Disclaimer: I am not a doctor, believe it or not. This article is for informational purposes only, and should not be taken as medical or professional advice. As always, consult your doctor before doing anything, ever. You know the drill.
We talk about prayer way more than we talk about fasting, yet fasting is mentioned along side prayer so often. It’s easy to read the prayer part, since praying (or at least the idea of praying) is easy.
When we’re going through a hard time, we know we need to pray. Our friends tell us to pray, and that they’re praying for us, but again… what about fasting? I know it’s not my first thought.
Fasting is an unmatched tool in the results it can bring, but it’s so often forgotten. And I don’t think it’s because everyone is fasting and keeping it to themselves. Sure, we’re supposed to fast in secret (Matthew 6:16-18), but more often that not, we’re not fasting at all.
It’s really easy to forget about something that we rarely talk about in church, and are supposed to do in secret.
Now that I have your attention, and you feel like you should be fasting more (I know I do), let’s get practical.
- Getting Started With Fasting
- Different Types of Fasts
- Common Questions About Fasting
- Take Action: Plan a Fast
- Further Bible Study
- Further Book Reading
Getting Started With Fasting
We don’t talk about how to fast. It seems easy until you get ready to do it. That’s when all the questions come out:
- How long should I fast?
- How long can I fast without, you know, dying?
- Should I fast from food only? Or liquids too? And what about things like TV and internet?
- If I am only consuming liquids, am I still “allowed” to drink juice and smoothies?
These are some of my initial questions when I fasted for the first time. Food and I are pretty close. I like eating, so the thought of not eating for a period of time caused me to start figuring out how far I had to take it. Honestly, I wanted to get as close to eating as I could, and that was the first issue I noticed.
I was more worried about my physical comfort than the purpose of the fast.
So let’s start with the purpose of a fast. I can’t encompass every purpose here, but I can give you an idea based on Scripture.
Why Do We Fast?
Prayer and fasting appear together often, and for good reason. The combination is unbeatable. Prayer deals directly with your heart and your relationship with God, from the perspective of your mind and your spirit. Fasting adds the physical dimension of discipline.
“As soon as I heard these words I sat down and wept and mourned for days, and I continued fasting and praying before the God of heaven.” Nehemiah 1:4
“Then I turned my face to the Lord God, seeking him by prayer and pleas for mercy with fasting and sackcloth and ashes.” Daniel 9:3
“and then as a widow until she was eighty-four. She did not depart from the temple, worshiping with fasting and prayer night and day.” Luke 2:37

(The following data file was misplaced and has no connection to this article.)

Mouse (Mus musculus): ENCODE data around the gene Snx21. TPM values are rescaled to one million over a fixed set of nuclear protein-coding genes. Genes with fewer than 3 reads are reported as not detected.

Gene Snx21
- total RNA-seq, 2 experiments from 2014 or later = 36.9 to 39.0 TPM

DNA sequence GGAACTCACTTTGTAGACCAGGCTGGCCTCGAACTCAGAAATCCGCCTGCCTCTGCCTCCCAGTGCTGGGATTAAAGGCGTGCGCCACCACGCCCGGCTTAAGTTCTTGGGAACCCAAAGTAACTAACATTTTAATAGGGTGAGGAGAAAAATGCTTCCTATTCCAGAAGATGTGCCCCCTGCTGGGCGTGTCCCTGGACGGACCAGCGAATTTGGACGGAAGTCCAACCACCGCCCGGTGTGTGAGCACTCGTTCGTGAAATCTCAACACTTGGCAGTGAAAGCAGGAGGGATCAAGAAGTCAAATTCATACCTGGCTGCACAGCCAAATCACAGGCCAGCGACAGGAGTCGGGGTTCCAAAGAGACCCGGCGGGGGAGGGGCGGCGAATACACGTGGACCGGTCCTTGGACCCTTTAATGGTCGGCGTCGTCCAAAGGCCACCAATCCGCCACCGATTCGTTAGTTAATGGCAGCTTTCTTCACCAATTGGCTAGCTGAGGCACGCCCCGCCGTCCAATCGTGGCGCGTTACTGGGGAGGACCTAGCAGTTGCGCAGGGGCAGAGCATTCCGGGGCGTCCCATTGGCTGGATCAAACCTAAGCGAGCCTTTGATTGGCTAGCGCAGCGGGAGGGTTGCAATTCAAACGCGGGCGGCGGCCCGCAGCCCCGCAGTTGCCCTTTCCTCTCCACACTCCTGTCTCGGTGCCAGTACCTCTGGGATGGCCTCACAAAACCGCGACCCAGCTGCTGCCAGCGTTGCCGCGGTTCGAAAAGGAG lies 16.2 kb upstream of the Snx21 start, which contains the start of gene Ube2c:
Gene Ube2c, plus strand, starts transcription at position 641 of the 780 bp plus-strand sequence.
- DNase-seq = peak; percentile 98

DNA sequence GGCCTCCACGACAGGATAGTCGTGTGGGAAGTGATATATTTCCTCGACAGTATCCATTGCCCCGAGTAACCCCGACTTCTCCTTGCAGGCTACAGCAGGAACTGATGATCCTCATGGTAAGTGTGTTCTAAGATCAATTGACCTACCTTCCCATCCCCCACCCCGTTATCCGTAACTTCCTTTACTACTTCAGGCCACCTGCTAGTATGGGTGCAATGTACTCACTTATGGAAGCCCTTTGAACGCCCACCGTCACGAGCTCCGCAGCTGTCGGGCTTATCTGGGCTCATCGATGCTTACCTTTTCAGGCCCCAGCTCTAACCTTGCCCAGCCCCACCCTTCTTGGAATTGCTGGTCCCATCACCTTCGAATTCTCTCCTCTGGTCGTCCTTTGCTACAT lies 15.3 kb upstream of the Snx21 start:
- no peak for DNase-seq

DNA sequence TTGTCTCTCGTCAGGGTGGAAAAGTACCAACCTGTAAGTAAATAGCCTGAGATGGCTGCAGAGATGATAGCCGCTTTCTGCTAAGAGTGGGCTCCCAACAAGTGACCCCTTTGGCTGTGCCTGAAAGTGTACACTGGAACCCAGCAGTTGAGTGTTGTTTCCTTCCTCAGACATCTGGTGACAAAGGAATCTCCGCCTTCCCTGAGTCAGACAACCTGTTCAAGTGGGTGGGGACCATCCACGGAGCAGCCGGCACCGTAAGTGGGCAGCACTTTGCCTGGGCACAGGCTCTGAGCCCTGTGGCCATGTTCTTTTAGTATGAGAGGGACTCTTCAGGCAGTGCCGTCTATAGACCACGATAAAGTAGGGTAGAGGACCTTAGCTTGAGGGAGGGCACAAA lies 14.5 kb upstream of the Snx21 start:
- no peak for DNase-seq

Fasting is throughout the entire Bible, but it seems especially prominent in the New Testament.
What did Jesus say about fasting? This is one of the most common verses:
“And they said to him, ‘The disciples of John fast often and offer prayers, and so do the disciples of the Pharisees, but yours eat and drink.’ And Jesus said to them, ‘Can you make wedding guests fast while the bridegroom is with them? The days will come when the bridegroom is taken away from them, and then they will fast in those days.'” Luke 5:33-35
Today, Jesus wants us to fast and pray. We always seem to pull out the prayer in these verses, but it’s rare to mention the fasting part. Fasting is an important part of the Christian life.
If you’re going through an emotional time, fasting may be the cure. If you have a big decision to make, fasting may be the cure. If you experience depression, loneliness, or sadness, fasting may be the cure. If you’re dealing with anything at all, fasting may be the cure.
The church often fasted before making big decisions, and before sending people off to plant churches or do mission work.
“Then after fasting and praying they laid their hands on them and sent them off.” Acts 13:3
“And when they had appointed elders for them in every church, with prayer and fasting they committed them to the Lord in whom they had believed.” Acts 14:23
So that’s why you fast, but how does fasting work?
How Do We Fast?
Fasting is simply not consuming or not doing something. It’s that simple.
If you want to try, and you’ve never done it, I would suggest going 48 hours consuming only water. While fasting often gets easier after the three or four day mark, it’s good to start small and work your way up. Of course, you can start with whatever you want.
When you’re fasting, you need to use the time wisely, and here are a few ideas:
- Get an idea of what you want to focus on during the fast
- Every time you feel hunger pangs, pray for something specific
- Spend alone time with God, to the point that you forget about hunger
You will be focused and in-touch with the Holy Spirit when you fast.
Fast often. Regular fasting is better than random fasting. Trust me. You’ll love the spiritual results you start to see in your life from regular fasting and prayer.
Different Types of Fasts
Fasting comes in different shapes and sizes.
Here are some common fasts to try (from most extreme to least):